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Oral History Interview with William Fonvielle, August 2, 2002. Interview R-0174. Southern Oral History Program Collection (#4007).
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  • Abstract
    William Fonvielle describes the long legacy of his family's ownership of Savannah Pharmacy on West Broad Street in Savannah, Georgia. After his father's murder in 1955 and his grandfather's death the following year, Fonvielle's aunt assumed leadership of their business. As a child, he delivered prescriptions and learned the city's landscape. Fonvielle fondly remembers the close-knit nature of the black West Broad Street community. Blacks supported the local businesses, especially during the Jim Crow era, when most white business owners refused to serve black patrons. However, Fonvielle argues that blacks have divided themselves along class lines. Middle-class blacks moved to suburban areas and did not return to support their community. He maintains that Savannah lacks progressive and aggressive blacks willing to unify the race and protect the black community. He connects black unification with a strong black economic center, and he bemoans the decline of adequate store supplies, the growth of chain stores, and the flight of the black middle class to the suburbs, all of which, he argues, has stymied economic progress and drained West Broad Street of its economic vitality.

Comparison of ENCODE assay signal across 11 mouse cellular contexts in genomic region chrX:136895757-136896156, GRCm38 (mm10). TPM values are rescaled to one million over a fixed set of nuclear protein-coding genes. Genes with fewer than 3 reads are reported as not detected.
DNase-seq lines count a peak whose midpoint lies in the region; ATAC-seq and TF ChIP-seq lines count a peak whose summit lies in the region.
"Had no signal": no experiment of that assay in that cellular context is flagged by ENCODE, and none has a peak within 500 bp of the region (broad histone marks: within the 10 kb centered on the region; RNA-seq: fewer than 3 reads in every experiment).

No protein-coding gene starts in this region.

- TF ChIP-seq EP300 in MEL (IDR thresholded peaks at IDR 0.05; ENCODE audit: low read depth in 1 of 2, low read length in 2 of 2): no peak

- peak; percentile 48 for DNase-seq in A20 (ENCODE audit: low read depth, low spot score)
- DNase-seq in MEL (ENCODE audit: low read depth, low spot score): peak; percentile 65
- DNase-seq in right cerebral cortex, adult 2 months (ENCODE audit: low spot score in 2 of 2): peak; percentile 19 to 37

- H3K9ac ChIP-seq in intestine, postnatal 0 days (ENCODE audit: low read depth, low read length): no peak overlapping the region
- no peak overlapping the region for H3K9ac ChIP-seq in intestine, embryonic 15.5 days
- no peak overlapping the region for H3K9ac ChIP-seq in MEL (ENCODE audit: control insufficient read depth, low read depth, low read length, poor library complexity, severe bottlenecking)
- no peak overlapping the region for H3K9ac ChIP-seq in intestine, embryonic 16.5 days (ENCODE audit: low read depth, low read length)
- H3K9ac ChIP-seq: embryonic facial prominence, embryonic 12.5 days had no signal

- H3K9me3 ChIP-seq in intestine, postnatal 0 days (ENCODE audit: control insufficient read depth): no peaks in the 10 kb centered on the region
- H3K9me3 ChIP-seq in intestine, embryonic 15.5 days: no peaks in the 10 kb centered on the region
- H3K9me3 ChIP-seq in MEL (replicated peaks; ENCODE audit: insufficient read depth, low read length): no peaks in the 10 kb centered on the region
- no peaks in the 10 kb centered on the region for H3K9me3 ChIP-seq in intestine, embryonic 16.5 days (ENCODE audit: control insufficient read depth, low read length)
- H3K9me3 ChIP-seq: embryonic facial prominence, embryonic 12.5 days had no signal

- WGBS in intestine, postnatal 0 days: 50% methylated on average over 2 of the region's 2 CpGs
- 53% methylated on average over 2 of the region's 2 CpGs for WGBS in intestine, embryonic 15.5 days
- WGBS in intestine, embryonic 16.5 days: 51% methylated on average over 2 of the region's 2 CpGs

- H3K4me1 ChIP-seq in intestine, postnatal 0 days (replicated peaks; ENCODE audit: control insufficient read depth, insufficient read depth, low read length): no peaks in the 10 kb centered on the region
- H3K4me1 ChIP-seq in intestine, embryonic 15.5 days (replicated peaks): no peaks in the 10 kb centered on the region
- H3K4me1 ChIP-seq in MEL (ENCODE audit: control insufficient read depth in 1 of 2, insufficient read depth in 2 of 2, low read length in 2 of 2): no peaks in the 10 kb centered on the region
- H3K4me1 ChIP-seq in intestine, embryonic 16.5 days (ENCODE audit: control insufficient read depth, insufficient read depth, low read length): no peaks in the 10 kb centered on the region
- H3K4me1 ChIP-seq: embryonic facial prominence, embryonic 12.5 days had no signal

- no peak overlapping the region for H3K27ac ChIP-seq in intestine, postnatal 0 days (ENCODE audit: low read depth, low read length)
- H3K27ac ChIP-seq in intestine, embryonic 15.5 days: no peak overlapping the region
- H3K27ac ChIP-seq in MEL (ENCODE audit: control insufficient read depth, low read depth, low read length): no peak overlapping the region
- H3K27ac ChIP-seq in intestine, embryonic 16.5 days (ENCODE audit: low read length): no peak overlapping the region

Excerpts
  • Economic success of black-owned businesses attributable in part to Jim Crow
  • Factors leading to economic decline of black-owned businesses
  • Challenges for black-owned businesses in Savannah, Georgia
  • Advocating racial unity
  • Resentment toward revitalization efforts
  • Unlike whites, blacks are paralyzed by class snobbery
  • Advocating city reparations for the destruction of black urban culture
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  • The Southern Oral History Program transcripts presented here on Documenting the American South undergo an editorial process to remove transcription errors. Texts may differ from the original transcripts held by the Southern Historical Collection.

    Funding from the Institute for Museum and Library Services supported the electronic publication of this title.